Operations Research

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  • operations research for drug policy and addiction

    Punk Rock Operations Research
    Laura McLay
    21 Jan 2015 | 6:28 am
    I enjoyed listening to Jon Caulkins’ Omega Rho lecture at the INFORMS Annual Meeting. The abstract for the talk is: Operations Research in Service of Drug and Addictions Policy: Lessons from and for the Discipline of Operations Research Jonathan P.Caulkins H.Guyford Stever Professorship of Operations Research and Public Policy Carnegie Mellon University I am an OR missionary. I have carried our tools and perspectives into the fields of drug policy and addiction. When traveling far afield, one often encounters opportunities to do good by applying what seem to be quite basic precepts back…
  • what are the odds of 3+ people winning the lottery?

    Punk Rock Operations Research
    Laura McLay
    29 Jan 2015 | 7:17 am
    I was on the 10 o’clock evening news last night on NBC15 Madison to talk about the odds of three people in Dane County winning the Supercash! lottery. There are about half a million residents, and I have no idea how many people play the lottery every day, but I was able to do a few quick back of the envelope calculations If everyone in Dane County plays the lottery every day (unrealistic!) then we would expect 3+ people to win in a single day to happen every 0.71 years. If half of everyone in Dane County plays the lottery every day (almost all the adults, still unrealistic!) then…
  • Isenberg School of Management Prominent in UMass Amherst Annual Report on Research

    RENeW
    30 Jan 2015 | 10:59 am
    Today, I received the hardcopy of the UMass Amherst Annual Report on Research, which is an elegantly produced and very informative report, thanks to the Editor, Karen J. Hayes.The report begins with a message from our Vice Chancellor for Research & Engagement (VCRE), Dr. Mike Malone, who also is the Ronnie & Eugene Isenberg Distinguished Professor of Engineering. Research awards topped $165.5 million this year, which is quite impressive.In the report is a segment called Faculty Bookshelf, which I always enjoy browsing through, and this year, 5 out of the 20 books featured are by…
  • Is Big Data Objective, Truthful and Credible?

    OR at Work
    18 Jan 2015 | 8:34 am
    In the past few years the attention for big data has grown enormously. Both business and science are focused on the use of large datasets to find answers to previously unsolvable questions. In the size of the data there seems to hide some kind of magic, which will answer any question that can be imagined. As former Wired editor-in-chief Chris Anderson puts it: “with enough data, the numbers speak for themselves.” As if massive data sets and some predictive analytics always will reflect the objective truth. But can big data really deliver on that promise? Is big data objective,…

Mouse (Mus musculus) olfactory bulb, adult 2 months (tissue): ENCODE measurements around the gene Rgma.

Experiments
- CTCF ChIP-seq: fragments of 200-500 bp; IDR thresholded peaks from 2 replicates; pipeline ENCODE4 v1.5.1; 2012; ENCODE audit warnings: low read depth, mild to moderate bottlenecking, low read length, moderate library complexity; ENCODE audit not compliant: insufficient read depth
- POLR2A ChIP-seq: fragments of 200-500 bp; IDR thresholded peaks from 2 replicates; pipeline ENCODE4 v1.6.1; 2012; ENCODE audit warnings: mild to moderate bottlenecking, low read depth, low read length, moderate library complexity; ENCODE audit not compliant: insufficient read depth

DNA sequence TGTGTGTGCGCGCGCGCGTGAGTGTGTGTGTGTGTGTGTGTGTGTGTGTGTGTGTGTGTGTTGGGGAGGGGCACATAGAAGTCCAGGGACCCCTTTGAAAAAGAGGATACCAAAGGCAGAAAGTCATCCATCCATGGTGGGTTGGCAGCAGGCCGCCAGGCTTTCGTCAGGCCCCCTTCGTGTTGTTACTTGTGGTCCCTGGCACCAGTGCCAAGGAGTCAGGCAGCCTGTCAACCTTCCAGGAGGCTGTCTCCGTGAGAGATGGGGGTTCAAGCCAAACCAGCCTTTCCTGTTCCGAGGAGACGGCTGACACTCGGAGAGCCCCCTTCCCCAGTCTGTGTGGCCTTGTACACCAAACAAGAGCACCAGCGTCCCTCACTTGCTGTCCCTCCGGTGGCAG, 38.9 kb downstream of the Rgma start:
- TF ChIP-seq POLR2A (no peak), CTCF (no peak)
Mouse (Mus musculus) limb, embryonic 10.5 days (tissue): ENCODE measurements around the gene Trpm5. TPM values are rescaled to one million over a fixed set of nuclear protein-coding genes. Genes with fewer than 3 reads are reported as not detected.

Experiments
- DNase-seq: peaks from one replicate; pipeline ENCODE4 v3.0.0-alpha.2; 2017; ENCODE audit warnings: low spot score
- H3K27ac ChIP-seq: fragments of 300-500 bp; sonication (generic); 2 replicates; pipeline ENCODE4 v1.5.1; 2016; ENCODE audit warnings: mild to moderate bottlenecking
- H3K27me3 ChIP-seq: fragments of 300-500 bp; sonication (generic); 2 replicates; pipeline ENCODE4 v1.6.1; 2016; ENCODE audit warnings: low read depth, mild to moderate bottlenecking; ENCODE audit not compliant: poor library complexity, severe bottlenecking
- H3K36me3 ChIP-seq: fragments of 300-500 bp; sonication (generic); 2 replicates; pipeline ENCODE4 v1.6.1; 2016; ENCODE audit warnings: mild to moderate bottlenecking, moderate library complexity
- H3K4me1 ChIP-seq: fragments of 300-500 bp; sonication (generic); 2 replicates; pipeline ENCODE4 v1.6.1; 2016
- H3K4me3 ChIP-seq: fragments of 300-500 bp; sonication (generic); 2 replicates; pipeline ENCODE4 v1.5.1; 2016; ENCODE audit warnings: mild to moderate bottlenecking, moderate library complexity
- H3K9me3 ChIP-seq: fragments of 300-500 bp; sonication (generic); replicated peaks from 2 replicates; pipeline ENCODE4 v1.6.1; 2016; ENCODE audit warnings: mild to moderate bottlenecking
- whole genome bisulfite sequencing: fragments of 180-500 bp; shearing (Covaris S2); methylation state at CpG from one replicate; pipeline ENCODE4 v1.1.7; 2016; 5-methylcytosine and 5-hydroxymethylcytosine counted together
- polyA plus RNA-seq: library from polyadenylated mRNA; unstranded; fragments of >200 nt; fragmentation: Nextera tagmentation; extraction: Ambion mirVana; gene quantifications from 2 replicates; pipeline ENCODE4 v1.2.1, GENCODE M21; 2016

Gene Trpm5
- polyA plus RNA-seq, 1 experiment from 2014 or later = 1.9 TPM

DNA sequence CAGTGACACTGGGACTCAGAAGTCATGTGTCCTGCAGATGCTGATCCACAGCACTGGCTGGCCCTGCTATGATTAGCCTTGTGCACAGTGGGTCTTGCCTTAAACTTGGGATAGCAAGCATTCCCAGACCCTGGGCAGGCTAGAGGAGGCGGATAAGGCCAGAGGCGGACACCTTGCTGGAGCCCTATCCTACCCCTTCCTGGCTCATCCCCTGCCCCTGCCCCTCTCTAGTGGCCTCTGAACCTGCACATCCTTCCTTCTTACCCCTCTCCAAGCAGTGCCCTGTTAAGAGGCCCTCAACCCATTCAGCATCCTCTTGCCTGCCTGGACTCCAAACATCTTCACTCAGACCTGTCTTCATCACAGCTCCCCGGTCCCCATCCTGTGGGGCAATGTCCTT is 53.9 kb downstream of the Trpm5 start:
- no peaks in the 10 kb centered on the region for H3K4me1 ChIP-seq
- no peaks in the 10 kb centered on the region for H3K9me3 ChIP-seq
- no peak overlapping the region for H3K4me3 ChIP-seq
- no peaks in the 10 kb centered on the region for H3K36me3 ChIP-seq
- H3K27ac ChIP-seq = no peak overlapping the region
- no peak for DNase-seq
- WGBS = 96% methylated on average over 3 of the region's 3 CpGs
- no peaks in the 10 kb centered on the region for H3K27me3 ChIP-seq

• Stop confusing: Accountability vs. Responsibility vs. Authority!

    TightShip
    duncan
    29 Jan 2015 | 12:15 am
    Within a business context these three terms are almost always confused, interchanged and usually poorly understood. In a recent interview with Verne Harnish we talked through this in some detail. What some other ‘experts’ say There are plenty of examples which conflict with each other and that I believe are completely incorrect and in a lot of cases the definitions totally conflict with themselves: Paul Gillard, PhD & Rachel Radwinsky, PhD here think to be accountable is to be held culpable for your actions, even that “If you are responsible for something, you are also…
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    Punk Rock Operations Research

  • what are the odds of 3+ people winning the lottery?

    Laura McLay
    29 Jan 2015 | 7:17 am
    I was on the 10 o’clock evening news last night on NBC15 Madison to talk about the odds of three people in Dane County winning the Supercash! lottery. There are about half a million residents, and I have no idea how many people play the lottery every day, but I was able to do a few quick back of the envelope calculations If everyone in Dane County plays the lottery every day (unrealistic!) then we would expect 3+ people to win in a single day to happen every 0.71 years. If half of everyone in Dane County plays the lottery every day (almost all the adults, still unrealistic!) then…
  • operations research for drug policy and addiction

    Laura McLay
    21 Jan 2015 | 6:28 am
    I enjoyed listening to Jon Caulkins’ Omega Rho lecture at the INFORMS Annual Meeting. The abstract for the talk is: Operations Research in Service of Drug and Addictions Policy: Lessons from and for the Discipline of Operations Research Jonathan P.Caulkins H.Guyford Stever Professorship of Operations Research and Public Policy Carnegie Mellon University I am an OR missionary. I have carried our tools and perspectives into the fields of drug policy and addiction. When traveling far afield, one often encounters opportunities to do good by applying what seem to be quite basic precepts back…
  • Some thoughts on the College Football Playoff

    Laura McLay
    20 Jan 2015 | 7:37 am
    After a fun year of Badger Bracketology, I wanted to reflect upon the college football playoff. Nate Silver reflects upon the playoff in an article on FiveThirtyEight, and he touches on the two most salient issues in the playoff: False negatives: leaving teams with a credible case for being named the national championship out of the playoff. False positives: “undeserving” teams in the playoff. As the number of teams in the playoff increases, the number of false negatives decreases (good – this allows us to have a chance of selecting the “right” national…
  • great mathy popular science books

    Laura McLay